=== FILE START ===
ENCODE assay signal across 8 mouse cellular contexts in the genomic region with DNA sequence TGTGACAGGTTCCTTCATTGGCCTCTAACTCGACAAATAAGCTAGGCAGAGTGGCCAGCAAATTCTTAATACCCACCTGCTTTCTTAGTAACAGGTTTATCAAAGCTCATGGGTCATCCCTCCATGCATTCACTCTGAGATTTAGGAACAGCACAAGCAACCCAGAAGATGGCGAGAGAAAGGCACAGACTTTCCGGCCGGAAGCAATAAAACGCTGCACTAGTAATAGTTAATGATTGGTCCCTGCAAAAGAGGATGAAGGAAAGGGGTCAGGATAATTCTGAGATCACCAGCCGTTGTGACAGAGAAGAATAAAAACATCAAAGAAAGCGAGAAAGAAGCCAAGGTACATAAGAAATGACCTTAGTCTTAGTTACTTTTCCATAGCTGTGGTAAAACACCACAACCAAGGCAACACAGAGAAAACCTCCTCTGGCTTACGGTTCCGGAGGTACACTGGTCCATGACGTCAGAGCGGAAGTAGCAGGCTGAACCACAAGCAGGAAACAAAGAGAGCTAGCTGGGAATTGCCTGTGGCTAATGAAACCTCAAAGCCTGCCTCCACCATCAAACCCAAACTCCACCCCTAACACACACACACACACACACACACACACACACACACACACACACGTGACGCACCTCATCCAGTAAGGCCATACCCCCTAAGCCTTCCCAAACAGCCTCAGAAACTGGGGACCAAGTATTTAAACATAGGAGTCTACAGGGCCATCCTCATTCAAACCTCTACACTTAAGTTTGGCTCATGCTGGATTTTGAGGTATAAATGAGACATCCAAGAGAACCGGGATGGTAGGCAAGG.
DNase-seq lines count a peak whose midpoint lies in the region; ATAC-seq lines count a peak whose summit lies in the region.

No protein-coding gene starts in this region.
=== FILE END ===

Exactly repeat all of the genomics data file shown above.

ENCODE assay signal across 8 mouse cellular contexts in the genomic region with DNA sequence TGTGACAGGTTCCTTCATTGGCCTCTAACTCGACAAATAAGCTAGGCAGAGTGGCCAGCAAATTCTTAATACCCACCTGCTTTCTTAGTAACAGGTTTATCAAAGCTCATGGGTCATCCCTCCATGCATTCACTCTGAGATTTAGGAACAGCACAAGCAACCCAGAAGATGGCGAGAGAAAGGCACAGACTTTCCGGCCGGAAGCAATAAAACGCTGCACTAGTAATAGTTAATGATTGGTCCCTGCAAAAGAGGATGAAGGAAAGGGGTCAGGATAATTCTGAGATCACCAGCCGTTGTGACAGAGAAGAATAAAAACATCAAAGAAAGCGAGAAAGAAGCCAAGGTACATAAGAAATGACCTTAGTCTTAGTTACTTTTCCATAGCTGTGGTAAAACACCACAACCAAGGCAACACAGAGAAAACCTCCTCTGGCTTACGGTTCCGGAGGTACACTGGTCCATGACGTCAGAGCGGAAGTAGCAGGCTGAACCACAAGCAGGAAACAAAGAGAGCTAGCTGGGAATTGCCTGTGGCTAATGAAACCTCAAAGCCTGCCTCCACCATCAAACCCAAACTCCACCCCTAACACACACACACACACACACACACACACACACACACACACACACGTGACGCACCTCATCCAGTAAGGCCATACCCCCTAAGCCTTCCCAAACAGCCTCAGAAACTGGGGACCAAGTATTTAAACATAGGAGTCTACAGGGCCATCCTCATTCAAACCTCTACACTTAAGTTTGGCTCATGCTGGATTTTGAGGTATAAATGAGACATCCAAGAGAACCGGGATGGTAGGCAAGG.
DNase-seq lines count a peak whose midpoint lies in the region; ATAC-seq lines count a peak whose summit lies in the region.

No protein-coding gene starts in this region.